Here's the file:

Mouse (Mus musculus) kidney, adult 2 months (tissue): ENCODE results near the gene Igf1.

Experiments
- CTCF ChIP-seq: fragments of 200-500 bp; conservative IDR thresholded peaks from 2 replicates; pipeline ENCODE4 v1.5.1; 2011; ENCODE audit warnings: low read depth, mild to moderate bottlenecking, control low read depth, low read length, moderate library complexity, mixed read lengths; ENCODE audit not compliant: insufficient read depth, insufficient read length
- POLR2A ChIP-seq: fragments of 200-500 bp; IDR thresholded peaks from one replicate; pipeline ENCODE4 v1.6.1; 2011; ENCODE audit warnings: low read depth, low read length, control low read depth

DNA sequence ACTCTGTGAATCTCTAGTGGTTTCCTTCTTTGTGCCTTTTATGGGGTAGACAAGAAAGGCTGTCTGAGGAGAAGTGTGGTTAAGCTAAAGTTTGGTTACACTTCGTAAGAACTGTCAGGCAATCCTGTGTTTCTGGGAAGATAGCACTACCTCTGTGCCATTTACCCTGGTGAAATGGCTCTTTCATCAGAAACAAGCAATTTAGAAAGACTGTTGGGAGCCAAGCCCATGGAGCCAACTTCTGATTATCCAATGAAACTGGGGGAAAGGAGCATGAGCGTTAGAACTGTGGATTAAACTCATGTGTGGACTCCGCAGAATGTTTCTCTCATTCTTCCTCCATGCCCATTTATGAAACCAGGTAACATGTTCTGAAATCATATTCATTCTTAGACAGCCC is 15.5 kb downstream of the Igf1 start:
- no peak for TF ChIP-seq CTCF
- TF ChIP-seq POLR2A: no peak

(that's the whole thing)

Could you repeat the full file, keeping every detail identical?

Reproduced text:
Mouse (Mus musculus) kidney, adult 2 months (tissue): ENCODE results near the gene Igf1.

Experiments
- CTCF ChIP-seq: fragments of 200-500 bp; conservative IDR thresholded peaks from 2 replicates; pipeline ENCODE4 v1.5.1; 2011; ENCODE audit warnings: low read depth, mild to moderate bottlenecking, control low read depth, low read length, moderate library complexity, mixed read lengths; ENCODE audit not compliant: insufficient read depth, insufficient read length
- POLR2A ChIP-seq: fragments of 200-500 bp; IDR thresholded peaks from one replicate; pipeline ENCODE4 v1.6.1; 2011; ENCODE audit warnings: low read depth, low read length, control low read depth

DNA sequence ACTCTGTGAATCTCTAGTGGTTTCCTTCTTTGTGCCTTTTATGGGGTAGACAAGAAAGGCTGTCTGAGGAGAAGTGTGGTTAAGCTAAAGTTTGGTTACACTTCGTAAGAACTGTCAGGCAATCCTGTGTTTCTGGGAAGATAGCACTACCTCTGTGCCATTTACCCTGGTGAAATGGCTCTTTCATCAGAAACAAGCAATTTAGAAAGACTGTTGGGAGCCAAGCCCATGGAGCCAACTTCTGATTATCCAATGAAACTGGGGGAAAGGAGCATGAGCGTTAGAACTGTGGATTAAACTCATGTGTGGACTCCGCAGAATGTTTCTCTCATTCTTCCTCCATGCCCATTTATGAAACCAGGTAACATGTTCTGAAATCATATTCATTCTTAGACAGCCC is 15.5 kb downstream of the Igf1 start:
- no peak for TF ChIP-seq CTCF
- TF ChIP-seq POLR2A: no peak